Stressed Out: Solving for Stress in the Workplace

All Complementary Benefits Executive Health July 28, 2016

Company leaders are more prone to health issues due to the nature of their jobs. They are at a higher risk for heart disease, are more inclined to having elevated cholesterol and high blood pressure, and are subject to chronic stress.

Of the issues in that list, you may think that stress is the least malicious, especially since everyone experiences stress from time to time regardless of their job. The truth is, a little stress can be a good thing, or in the right situation, a great thing—like how in a life or death situation, stress activates your fight or flight instincts.

But prolonged stress can have serious adverse health effects, for example:

  • Compromised immune system: A little stress can stimulate your immune system to ward off infection, but a lot over time can make it weaker. People with chronic stress are more susceptible to viral illnesses, diseases, and infections.
  • Heart disease: Stress makes your heart beat faster so that you can take action, but over time stress makes your heart work too hard for too long, putting you at risk for lots of heart related issues.
  • Irritability, anxiety and depression: Your central nervous system (CNS) is in charge of the fight or flight response. When the stressor is gone, the CNS is supposed to have your body go back to normal, but with chronic stress CNS doesn’t go back to normal or the stressor doesn’t go away, taking a serious toll on your body. In addition to irritability, anxiety and depression, this can lead to headaches, insomnia, drug or alcohol abuse or social withdrawal.
  • Additional effects

Wellness with a Focus on Stress Relief

Companies have begun to realize the dangerous effects of stress, as well as the monetary costs associated with stress-related loss in productivity or even loss of employees in extreme circumstances. Employers are finding it advantageous to implement wellness programs with a focus on relieving stress. The costs of such programs tend to outweigh the cons they would otherwise face.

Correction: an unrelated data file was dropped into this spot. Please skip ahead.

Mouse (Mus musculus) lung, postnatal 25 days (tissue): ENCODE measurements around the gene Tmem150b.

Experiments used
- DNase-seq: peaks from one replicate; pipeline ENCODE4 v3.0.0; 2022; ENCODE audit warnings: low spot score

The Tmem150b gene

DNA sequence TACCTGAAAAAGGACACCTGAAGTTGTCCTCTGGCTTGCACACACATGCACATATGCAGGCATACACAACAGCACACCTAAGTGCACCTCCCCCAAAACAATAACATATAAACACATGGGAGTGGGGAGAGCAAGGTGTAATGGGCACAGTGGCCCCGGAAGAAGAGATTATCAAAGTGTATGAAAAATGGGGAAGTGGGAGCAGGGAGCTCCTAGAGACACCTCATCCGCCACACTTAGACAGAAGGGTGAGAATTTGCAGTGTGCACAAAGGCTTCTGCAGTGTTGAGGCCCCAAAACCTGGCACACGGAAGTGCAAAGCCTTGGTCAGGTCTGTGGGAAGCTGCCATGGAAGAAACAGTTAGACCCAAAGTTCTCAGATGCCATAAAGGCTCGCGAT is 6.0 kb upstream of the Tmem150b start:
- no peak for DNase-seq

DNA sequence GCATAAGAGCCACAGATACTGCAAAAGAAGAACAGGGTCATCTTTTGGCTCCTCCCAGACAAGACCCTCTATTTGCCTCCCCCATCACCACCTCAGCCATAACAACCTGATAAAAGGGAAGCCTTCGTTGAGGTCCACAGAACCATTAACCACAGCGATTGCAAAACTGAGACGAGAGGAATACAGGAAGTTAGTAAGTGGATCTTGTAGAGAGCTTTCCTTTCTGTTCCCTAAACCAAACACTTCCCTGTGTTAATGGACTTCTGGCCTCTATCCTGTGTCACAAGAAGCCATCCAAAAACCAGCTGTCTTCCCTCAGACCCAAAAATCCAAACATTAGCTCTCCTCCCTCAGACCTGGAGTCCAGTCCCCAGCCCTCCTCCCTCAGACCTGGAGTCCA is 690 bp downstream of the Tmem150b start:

Some companies provide mental health guides and make employees prioritize exercise like they would an important meeting, since exercise has been shown to reduce stress. Meditation and yoga classes can also help. Even offering financial advice may give an employee the peace of mind they need to relax.

Employers can also take into consideration workload and paid time off. Many don’t take all of their paid time off because they feel like there won’t be enough time to complete what they have to do or there won’t be someone there to get the necessary work done. Employers should encourage employees to take time off and make sure they have enough workers hired to handle workloads when employees are out.

Protection for Those at Risk

Unfortunately, as is often the case with company leaders and executives, lots of stress just comes with the job. Keeping healthy, exercising, and eating right are still great behaviors that can help manage stress, but in certain positions the stress can be unavoidable. So now what?

This is why it is so important for company leaders to have access to a great health plan that can benchmark stress-related conditions, get them access to great specialists when necessary, and can get them help, no matter where they are, if an unexpected health issue arises. Ultimate Health, our supplemental healthcare reimbursement plan, for example, provides an Executive Physical Program, TopDoc Connect, and emergency travel and medical services.

Stress wears on the body, so having a health plan that can provide the best care for these already at-risk individuals is vital for both the employee and the employer.

Sources:
Bench Mental Health Guide.” Inc.com 
Wellness Programs Take Aim at Workplace Stress.” NPR. 
Stress Effects on Body.” Healthline. 

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